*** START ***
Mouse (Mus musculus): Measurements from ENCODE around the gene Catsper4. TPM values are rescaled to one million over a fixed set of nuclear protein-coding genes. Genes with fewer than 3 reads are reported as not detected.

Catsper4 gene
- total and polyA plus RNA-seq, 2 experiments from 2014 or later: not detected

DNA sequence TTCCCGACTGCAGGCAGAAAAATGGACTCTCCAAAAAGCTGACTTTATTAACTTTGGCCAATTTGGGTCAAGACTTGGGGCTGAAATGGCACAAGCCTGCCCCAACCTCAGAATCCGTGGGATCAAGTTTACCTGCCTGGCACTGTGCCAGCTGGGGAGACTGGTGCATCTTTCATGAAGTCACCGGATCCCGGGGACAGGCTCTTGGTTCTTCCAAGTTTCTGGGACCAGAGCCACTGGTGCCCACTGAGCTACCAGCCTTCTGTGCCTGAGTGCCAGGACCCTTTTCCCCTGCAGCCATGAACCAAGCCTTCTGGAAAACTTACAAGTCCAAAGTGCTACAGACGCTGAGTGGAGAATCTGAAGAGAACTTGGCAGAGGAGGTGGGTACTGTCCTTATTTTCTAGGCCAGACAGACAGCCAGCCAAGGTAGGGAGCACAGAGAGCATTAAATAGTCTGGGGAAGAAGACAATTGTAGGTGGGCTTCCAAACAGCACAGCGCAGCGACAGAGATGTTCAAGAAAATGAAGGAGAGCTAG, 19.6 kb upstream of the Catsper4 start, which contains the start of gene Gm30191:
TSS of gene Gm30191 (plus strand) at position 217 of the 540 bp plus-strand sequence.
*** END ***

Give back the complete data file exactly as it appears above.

Mouse (Mus musculus): Measurements from ENCODE around the gene Catsper4. TPM values are rescaled to one million over a fixed set of nuclear protein-coding genes. Genes with fewer than 3 reads are reported as not detected.

Catsper4 gene
- total and polyA plus RNA-seq, 2 experiments from 2014 or later: not detected

DNA sequence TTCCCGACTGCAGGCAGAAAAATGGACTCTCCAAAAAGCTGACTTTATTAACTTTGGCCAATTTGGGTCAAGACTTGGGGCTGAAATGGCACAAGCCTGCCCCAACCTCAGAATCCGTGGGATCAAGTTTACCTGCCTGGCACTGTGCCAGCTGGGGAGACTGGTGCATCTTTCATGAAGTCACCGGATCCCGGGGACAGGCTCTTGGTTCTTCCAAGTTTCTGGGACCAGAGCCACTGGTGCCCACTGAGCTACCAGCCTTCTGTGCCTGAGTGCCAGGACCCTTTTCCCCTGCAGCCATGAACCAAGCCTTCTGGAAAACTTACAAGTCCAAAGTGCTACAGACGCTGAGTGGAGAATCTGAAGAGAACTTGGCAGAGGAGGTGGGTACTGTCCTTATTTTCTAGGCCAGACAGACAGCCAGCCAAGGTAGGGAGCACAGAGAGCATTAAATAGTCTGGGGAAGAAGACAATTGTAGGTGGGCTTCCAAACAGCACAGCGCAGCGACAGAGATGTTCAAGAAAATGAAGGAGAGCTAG, 19.6 kb upstream of the Catsper4 start, which contains the start of gene Gm30191:
TSS of gene Gm30191 (plus strand) at position 217 of the 540 bp plus-strand sequence.